Jane Austen First Editions
"Perhaps before the end of April, Mansfield Park by the author of S & S - P & P may be in the world. - Keep the name to yourself, I should not like to have it known beforehand." Letter to Frank Austen, March 1814
Jane Austen completed six major novels in her lifetime and a number of other shorter works. During her life she was able to personally oversee the publication of Sense & Sensibility in 1811, Pride & Prejudice in 1813, Mansfield Park in 1814, and Emma in 1815. An impressive achievement for a country lady writing secretly from the front parlour at Chawton Cottage.
Her first successful attempt at publication, against the advice of her sister and close confidante Cassandra, had to be at her own expense. Jane may have been encouraged to take this risk after hearing of the financial success of her brother Frank after an eventful voyage to China. His boldness and the resulting financial reward may have spurred her on and in 1811 with the support of her elder brother Henry "Sense & Sensibility" was accepted by Thomas Egerton of London. The understanding was that it would be published "upon commission" that is, at the author's own expense and Jane though obviously excited about the prospect of finally seeing her work in print was also aware of the financial risk she was taking, she therefore set aside a sum from her income to cover the possible loss. This type of contract however, meant that Jane would keep the copyright to the novel. There was also a more practical undertaking in this project as it meant Jane had to travel to London in March 1811 and stay with her brother Henry and his family while correcting the publisher's proofs of her novel, which forced her to stay for the summer. However by 30th October Jane Austen's first novel "Sense & Sensibility" by A Lady was published. The novel was published in three volumes for a price of fifteen shillings. It's reception was very successful, and all first edition copies were sold within a year providing Jane with a handsome profit of over one hundred pounds. This was all the encouragement she needed to try again with another story in her portfolio - "First Impressions."
This now very famous and well-loved story about Elizabeth Bennet and her eventful romance with Mr. Darcy had been written some years earlier in 1797 when Jane was only twenty-one. Her father had tried to have the novel published that same year and had written personally to the publishing house on his daughter's behalf. The actual author to remain unknown.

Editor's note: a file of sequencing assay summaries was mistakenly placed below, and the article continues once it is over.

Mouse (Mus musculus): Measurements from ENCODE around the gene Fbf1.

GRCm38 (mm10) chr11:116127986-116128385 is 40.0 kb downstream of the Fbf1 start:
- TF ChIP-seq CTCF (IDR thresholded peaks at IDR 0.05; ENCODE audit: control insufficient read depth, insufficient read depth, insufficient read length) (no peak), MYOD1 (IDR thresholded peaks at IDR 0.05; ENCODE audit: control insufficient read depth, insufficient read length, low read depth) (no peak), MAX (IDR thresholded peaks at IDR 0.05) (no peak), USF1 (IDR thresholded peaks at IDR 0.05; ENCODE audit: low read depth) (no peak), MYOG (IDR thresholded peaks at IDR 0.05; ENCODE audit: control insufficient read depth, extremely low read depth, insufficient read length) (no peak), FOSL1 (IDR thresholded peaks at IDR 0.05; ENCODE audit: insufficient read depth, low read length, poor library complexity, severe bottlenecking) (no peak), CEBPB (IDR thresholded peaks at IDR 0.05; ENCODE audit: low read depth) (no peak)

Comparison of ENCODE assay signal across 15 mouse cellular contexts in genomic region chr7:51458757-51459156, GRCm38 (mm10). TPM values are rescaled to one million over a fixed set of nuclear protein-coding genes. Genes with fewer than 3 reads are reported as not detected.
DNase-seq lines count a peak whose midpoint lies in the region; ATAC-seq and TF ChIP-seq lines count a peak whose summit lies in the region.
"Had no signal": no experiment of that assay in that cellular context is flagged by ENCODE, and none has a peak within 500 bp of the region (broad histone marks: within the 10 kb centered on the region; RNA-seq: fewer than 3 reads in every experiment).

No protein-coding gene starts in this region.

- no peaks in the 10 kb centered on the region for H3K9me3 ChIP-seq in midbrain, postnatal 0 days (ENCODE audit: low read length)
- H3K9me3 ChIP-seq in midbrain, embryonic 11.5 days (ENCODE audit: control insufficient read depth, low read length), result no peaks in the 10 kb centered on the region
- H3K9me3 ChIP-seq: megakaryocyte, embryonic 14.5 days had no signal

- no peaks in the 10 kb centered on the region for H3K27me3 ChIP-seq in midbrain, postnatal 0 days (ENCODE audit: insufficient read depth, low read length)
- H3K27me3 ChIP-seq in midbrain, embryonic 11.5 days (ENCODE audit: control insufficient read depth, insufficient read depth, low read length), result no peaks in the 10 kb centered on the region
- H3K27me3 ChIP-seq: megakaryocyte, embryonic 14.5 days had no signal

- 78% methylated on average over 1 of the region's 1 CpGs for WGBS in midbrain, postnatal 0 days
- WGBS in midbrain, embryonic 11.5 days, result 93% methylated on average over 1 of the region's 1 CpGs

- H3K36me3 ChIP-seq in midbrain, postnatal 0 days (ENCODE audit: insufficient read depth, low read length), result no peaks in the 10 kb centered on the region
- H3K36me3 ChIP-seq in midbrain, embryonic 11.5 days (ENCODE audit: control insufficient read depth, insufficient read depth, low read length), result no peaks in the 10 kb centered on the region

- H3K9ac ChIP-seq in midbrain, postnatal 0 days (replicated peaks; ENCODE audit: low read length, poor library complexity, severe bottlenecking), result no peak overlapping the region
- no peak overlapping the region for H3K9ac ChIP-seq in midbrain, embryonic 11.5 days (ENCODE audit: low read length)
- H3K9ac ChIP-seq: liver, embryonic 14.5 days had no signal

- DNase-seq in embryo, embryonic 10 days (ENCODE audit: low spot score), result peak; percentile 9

The reason behind this action by Jane's father may have been the result of a tragic incident to befall the Austen sisters that year. Cassandra, Jane's elder sister was engaged to be married, but this was not to be - her future husband died while abroad and she became resigned to the fact that he being her one true love, no other man would now tempt her into marriage. Jane also, seeing her sister's heartbreak may have decided that romances can be too risky. Mr. Austen began to realise that his two daughters may not marry now or any time in the future and should therefore be encouraged to try and earn some sort of living.
However on receipt of Mr. Austen's letter which described Jane's work in the same vein as a much earlier work by a Miss Burney ( a style of story no longer in vogue and in no way similar to Jane's), the London publishers Cadell immediately and abruptly turned down the offer - "declined by return of post". How often can a first impression be so wrong?
It was many years later that "First Impressions", now revised and re-titled "Pride & Prejudice" was finally published on 28th January 1813. "Mansfield Park" and "Emma" were shortly to follow.
When Jane died in 1817 her work was already widely acclaimed, she may have been at the peak of her writing, we will never know what plans and plots were yet to be revealed. Her family, aware of her talent saw no reason to hesitate in publishing her remaining novels and in December that same year "Northanger Abbey" and "Persuasion" were published.
Jane's lesser known works, "Lady Susan", "The Watsons" and the early chapters of "Sanditon" were published in "A Memoir of Jane Austen" by her nephew James Edward Austen-Leigh in 1871. "Lady Susan" a story written through a series of letters is now owned by The Pierpont Morgan Library, New York.
At Chawton Cottage in Alton Hampshire, now Jane Austen's House Museum, you can view a manuscript copy of "Sanditon", written out by her sister Cassandra, the original owned by the King's College Library, Cambridge, and a first edition of "Sense and Sensibility".
A very special "first edition", is "Volume The First", this is not an actual printed or published title but a book written in her own hand. It's name "Volume The First" titled from the name Jane wrote on the front cover of this bound plain paged notebook. It consists of 'Henry & Eliza', 'The Adventures of Mr. Harley' and 'The Beautiful Cassandra'. Written when Jane was 17 it is now owned by the Bodleian Library, University of Oxford where it has undergone a series of careful restorations.
If you wish to own an early edition of Jane's work visit https://www.harringtonbooks.co.uk/ a well-established rare book seller. Many editions published in the 1800's.
If, however, you enjoy Jane's writings for her colourful characters, romantic and often humorous story lines you can always start a collection of your own without stretching the bank balance. Jane's novels are always in print, have been translated into twenty different languages and are sold worldwide. Please feel free to browse our book collection at The Jane Austen Shop.
List of Jane Austen major published works:
- Sense and Sensibility: (30 October 1811) Thomas Egerton
- Pride and Prejudice: (28 January 1813) Thomas Egerton
- Mansfield Park: (9 May 1814) Thomas Egerton
- Emma: (December 1815) John Murray
- Northanger Abbey: (December 1817) John Murray
- Persuasion: (December 1817)